Two family members diagnosed with measles after Bali flight
TWO members of the same family who recently returned from Bali to the Gold Coast have been diagnosed with measles.
The cases take the number of measles patients diagnosed in Queensland this year to four.
The Gold Coast Public Health Unit said the two people would have been infectious when they travelled on Virgin flight VA40 which arrived into the Brisbane International Airport on February 27 at 9am.
They also attended the Blood Collection Centre and pharmacy department at the Gold Coast University Hospital on March 7 between 11am and 1pm.
Public Health Unit specialist Anu Anuradha said anyone who was on the flight, at the airport or the hospital at those times should be alert for measles symptoms and consult a general practitioner if they become unwell.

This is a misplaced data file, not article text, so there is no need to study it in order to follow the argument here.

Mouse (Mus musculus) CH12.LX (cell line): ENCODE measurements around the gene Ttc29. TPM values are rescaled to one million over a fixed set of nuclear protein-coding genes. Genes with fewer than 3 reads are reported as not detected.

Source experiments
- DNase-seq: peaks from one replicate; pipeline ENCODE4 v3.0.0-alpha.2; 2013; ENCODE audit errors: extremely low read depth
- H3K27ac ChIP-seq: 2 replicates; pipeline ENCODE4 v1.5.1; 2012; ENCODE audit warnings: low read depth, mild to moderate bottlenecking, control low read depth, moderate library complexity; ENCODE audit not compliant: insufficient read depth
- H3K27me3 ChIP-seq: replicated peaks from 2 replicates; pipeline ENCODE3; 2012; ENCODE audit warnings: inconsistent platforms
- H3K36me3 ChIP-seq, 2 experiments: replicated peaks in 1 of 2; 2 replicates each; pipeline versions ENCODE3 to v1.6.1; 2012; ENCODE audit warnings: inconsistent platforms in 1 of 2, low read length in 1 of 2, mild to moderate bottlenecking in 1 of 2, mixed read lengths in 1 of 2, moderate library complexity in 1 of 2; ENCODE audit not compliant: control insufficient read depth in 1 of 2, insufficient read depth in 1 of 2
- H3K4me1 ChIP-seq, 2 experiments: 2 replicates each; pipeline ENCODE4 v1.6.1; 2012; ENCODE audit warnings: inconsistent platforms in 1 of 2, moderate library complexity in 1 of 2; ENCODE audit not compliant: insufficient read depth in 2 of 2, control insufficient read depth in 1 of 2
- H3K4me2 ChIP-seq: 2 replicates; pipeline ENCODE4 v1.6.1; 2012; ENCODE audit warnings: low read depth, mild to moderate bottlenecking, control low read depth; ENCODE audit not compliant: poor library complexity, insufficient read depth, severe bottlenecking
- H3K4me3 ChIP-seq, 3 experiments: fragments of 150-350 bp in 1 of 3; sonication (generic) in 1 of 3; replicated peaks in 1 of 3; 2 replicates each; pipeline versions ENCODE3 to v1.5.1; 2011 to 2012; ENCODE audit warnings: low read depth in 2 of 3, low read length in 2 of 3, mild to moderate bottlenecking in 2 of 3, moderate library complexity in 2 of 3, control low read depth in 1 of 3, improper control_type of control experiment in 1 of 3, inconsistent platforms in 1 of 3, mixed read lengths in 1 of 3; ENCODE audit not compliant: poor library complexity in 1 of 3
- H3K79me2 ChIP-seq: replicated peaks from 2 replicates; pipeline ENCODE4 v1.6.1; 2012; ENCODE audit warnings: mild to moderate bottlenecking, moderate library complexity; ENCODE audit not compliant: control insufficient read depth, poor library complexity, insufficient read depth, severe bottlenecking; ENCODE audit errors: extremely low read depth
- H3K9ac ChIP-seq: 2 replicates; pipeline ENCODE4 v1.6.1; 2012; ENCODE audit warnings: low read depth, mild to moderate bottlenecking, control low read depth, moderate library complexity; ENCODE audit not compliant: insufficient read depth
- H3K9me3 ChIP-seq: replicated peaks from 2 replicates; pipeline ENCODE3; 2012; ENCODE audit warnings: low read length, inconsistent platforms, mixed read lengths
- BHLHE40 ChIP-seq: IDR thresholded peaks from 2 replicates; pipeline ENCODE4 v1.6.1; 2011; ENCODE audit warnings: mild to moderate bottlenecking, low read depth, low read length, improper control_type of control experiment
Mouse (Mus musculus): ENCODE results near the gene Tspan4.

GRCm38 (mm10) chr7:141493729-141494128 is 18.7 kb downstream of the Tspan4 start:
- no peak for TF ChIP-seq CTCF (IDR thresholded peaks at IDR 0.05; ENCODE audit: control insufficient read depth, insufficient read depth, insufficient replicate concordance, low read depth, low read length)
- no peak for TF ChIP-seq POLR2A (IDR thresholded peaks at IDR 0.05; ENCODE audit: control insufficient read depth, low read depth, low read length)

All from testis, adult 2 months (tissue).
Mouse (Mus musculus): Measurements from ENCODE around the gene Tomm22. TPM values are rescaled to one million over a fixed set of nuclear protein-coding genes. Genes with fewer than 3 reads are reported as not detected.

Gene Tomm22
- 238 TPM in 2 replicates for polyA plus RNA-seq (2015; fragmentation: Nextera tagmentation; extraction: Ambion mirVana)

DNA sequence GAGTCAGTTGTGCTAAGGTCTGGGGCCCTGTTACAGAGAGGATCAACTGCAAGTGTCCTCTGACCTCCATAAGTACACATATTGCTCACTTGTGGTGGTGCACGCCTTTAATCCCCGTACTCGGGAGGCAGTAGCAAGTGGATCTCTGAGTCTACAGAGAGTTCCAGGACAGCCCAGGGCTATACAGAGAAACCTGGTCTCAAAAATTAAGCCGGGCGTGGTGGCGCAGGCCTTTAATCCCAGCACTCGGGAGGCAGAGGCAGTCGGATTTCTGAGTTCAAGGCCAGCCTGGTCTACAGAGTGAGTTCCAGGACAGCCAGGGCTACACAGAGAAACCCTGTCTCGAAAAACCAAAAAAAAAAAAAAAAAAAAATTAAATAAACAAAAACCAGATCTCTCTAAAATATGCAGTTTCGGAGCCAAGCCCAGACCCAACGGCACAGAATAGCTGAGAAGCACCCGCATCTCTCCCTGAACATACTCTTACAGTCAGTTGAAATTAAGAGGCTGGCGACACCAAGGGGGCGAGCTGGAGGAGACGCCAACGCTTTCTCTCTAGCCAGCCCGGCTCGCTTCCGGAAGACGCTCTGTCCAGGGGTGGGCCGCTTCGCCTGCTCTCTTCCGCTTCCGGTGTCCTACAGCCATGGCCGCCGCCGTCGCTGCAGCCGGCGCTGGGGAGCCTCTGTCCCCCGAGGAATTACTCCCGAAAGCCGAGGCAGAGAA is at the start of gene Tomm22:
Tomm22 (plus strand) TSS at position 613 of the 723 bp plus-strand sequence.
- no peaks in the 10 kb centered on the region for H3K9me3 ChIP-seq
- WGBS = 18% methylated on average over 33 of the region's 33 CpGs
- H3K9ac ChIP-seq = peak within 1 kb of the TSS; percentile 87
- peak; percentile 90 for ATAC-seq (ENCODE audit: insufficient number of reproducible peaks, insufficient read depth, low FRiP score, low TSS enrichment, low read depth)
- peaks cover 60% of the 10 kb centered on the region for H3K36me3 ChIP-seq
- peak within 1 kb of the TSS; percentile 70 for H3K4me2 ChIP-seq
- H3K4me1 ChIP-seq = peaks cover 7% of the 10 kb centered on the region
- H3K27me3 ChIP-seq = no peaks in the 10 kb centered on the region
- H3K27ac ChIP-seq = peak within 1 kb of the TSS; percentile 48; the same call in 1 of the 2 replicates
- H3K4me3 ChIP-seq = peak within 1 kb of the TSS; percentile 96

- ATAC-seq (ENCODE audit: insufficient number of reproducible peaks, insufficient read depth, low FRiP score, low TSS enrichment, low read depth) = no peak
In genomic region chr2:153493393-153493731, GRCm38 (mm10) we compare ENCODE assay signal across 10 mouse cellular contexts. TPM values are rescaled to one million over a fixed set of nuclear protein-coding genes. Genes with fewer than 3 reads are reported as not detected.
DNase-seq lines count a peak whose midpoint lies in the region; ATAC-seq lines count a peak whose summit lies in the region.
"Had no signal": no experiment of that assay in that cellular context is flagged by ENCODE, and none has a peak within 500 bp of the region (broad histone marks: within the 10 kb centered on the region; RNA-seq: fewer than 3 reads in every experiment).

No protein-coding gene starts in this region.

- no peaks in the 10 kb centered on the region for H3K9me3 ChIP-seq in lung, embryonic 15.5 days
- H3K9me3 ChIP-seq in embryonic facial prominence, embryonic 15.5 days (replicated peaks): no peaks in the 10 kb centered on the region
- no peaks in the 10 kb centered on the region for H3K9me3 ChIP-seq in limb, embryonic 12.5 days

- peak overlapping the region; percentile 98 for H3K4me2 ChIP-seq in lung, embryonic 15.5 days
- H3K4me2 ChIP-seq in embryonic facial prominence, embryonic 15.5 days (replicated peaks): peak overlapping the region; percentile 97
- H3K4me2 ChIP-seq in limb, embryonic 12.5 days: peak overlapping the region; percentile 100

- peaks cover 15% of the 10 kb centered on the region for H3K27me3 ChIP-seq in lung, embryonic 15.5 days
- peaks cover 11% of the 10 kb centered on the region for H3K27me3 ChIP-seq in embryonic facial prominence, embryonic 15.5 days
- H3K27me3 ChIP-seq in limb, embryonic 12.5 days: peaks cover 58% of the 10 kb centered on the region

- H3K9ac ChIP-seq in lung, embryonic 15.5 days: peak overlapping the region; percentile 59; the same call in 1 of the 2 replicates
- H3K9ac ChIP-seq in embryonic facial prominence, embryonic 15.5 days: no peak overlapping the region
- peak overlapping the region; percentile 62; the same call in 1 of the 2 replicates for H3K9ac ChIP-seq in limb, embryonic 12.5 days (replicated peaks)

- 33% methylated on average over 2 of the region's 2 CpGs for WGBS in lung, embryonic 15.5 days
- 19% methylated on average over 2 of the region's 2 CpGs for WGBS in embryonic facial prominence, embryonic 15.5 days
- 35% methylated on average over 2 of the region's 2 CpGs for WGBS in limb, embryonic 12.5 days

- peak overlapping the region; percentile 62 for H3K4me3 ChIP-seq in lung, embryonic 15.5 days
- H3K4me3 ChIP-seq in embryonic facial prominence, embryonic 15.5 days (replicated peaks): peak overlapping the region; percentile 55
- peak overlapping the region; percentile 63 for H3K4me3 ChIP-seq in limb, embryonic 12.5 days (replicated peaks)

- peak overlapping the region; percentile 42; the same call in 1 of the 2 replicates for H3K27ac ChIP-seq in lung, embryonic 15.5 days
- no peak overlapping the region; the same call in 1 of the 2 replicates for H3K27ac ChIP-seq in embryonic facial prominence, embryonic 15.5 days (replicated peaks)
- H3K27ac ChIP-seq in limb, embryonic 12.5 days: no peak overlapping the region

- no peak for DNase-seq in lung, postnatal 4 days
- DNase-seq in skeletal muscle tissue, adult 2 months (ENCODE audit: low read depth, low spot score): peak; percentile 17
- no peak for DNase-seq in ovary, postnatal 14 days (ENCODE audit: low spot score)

"It is very important to call your medical practice first if you need to seek treatment so that staff can take precautions to avoid spreading it to others," she said.
One of the patients also attended a school while infectious and the Gold Coast Public Health Unit is working with the school to notify parents. Measles is one of the world's most infectious viruses.
It is spread through coughing and sneezing. Symptoms can include a fever, fatigue, runny nose and sore red eyes which usually last for several days before a red, blotchy rash appears.
The virus can cause serious complications including pneumonia and encephalitis, swelling of the brain.
Symptoms usually start around 10 days after contact with an infectious person.
Vaccination with the measles-mumps-rubella vaccine is the only way to prevent infection. Two doses are recommended for children, with the first at 12 months and the second at 18 months.
Dr Anuradha urged people to check their vaccination status before travelling overseas.
For more information, phone 13HEALTH.